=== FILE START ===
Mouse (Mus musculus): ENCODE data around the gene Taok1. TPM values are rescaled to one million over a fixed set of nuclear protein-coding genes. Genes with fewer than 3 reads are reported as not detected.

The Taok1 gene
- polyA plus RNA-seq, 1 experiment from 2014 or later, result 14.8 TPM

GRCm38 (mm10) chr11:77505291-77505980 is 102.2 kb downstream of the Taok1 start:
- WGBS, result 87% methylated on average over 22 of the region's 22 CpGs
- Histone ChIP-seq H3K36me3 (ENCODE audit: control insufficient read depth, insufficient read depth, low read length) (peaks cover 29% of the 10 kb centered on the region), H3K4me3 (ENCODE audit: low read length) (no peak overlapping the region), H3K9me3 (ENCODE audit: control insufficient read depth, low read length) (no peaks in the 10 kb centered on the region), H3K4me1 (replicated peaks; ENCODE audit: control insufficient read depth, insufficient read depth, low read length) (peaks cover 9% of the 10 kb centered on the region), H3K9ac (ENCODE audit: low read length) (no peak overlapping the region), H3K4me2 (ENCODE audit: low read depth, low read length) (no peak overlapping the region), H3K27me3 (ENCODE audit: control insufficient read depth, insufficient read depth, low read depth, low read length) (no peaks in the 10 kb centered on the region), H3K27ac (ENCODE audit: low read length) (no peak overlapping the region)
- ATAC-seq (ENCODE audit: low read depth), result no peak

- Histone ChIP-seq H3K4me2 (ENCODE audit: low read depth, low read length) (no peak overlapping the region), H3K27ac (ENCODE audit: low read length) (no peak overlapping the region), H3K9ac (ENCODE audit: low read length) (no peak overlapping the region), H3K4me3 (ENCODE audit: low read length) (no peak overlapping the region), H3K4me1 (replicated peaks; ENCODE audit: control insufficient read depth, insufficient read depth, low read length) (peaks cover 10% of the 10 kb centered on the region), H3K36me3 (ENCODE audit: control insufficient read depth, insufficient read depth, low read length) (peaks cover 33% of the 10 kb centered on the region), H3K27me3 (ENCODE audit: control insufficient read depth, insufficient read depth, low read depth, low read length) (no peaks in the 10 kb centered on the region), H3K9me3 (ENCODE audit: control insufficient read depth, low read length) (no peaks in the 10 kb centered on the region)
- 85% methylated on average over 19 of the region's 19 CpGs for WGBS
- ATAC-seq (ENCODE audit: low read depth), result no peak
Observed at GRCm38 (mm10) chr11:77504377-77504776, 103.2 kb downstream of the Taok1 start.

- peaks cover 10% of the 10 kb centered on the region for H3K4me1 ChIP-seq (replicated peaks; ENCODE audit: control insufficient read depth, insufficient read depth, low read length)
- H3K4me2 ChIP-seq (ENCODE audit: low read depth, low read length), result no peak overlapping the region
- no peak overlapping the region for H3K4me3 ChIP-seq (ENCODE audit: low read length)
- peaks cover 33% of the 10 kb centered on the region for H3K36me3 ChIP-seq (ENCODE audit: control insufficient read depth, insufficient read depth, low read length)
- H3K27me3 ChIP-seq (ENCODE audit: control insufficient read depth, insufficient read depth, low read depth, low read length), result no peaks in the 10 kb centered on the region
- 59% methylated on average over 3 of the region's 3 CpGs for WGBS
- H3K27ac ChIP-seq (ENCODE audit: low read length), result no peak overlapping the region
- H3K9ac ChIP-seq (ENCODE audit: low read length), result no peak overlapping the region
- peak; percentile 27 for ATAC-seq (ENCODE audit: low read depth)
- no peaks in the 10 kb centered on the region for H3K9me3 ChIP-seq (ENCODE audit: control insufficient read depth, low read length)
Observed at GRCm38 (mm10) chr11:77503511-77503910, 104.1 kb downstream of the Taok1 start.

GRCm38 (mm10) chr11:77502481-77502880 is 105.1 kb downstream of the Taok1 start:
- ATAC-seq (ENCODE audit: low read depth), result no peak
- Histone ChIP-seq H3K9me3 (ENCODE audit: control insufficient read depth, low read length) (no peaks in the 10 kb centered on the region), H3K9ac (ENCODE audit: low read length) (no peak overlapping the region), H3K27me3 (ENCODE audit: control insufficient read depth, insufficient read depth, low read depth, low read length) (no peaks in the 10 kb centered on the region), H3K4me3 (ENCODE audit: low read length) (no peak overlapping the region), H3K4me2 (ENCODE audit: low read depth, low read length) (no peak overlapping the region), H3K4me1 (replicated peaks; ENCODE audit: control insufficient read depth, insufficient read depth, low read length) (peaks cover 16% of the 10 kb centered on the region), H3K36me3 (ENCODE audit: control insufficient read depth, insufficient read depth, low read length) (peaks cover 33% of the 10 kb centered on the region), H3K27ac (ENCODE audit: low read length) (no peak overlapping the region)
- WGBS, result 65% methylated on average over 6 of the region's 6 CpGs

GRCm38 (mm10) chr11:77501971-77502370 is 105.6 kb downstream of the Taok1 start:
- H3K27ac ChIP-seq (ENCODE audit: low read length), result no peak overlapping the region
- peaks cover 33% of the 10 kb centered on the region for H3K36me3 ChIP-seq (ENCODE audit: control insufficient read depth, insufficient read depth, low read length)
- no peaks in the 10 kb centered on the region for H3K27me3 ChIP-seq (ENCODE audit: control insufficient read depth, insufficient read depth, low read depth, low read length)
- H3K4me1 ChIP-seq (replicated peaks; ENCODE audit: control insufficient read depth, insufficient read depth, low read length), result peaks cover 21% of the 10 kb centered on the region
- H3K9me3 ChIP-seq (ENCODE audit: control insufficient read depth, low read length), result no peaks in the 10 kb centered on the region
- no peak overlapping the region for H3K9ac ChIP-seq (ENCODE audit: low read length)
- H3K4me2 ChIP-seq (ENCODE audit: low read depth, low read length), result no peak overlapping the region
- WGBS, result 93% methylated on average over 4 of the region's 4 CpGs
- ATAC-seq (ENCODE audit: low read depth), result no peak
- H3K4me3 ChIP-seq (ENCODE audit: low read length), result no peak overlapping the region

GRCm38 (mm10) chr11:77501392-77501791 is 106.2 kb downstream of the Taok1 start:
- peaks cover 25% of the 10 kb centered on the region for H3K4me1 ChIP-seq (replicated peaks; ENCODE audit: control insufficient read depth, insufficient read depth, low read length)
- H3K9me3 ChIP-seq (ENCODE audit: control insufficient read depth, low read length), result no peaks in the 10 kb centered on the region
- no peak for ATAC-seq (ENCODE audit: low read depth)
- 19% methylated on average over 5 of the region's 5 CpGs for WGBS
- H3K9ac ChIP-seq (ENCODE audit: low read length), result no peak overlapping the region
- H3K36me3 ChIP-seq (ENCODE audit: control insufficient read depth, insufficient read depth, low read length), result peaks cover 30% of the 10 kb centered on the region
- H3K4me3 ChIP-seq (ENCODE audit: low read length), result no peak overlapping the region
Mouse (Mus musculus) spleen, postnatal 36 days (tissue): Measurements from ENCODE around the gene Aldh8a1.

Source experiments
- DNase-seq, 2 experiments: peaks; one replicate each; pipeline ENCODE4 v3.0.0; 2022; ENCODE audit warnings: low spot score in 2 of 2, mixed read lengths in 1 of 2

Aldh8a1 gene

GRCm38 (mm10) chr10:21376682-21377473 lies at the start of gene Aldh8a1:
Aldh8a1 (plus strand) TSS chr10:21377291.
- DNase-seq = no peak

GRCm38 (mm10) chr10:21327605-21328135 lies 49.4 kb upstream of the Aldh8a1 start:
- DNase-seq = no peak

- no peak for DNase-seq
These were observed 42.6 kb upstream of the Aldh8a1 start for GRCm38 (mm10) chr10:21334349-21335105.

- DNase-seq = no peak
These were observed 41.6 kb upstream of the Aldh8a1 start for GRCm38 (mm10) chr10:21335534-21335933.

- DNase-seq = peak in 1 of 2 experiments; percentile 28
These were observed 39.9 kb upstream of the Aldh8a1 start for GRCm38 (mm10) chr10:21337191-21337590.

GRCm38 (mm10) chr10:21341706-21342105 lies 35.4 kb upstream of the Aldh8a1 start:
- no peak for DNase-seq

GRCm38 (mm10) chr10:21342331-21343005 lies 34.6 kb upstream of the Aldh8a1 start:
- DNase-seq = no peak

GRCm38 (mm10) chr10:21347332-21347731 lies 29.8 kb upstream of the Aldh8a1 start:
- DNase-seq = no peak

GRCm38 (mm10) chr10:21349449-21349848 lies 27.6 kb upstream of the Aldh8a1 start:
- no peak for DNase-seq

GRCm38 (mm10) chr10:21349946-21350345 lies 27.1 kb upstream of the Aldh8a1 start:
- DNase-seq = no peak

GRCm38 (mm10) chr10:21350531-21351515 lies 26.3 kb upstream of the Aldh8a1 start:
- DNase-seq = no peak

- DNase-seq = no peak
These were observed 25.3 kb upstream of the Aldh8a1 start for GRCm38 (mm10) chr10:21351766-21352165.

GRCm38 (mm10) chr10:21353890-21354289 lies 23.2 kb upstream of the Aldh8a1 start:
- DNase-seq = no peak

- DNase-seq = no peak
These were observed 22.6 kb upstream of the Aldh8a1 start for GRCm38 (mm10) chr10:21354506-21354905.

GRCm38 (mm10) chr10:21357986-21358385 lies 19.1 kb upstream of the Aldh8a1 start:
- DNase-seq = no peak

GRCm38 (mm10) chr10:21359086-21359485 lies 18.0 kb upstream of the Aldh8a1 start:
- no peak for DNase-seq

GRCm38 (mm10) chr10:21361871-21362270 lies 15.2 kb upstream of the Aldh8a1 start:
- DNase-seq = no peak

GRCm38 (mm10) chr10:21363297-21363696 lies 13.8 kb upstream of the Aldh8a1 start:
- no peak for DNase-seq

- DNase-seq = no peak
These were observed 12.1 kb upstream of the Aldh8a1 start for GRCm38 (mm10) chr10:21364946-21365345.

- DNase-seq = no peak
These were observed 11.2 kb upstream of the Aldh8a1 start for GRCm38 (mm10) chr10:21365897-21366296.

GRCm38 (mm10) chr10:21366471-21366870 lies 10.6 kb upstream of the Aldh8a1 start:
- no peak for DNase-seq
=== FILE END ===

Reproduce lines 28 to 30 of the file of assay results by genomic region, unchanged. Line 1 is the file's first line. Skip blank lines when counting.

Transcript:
- H3K27ac ChIP-seq (ENCODE audit: low read length), result no peak overlapping the region
- peaks cover 33% of the 10 kb centered on the region for H3K36me3 ChIP-seq (ENCODE audit: control insufficient read depth, insufficient read depth, low read length)
- no peaks in the 10 kb centered on the region for H3K27me3 ChIP-seq (ENCODE audit: control insufficient read depth, insufficient read depth, low read depth, low read length)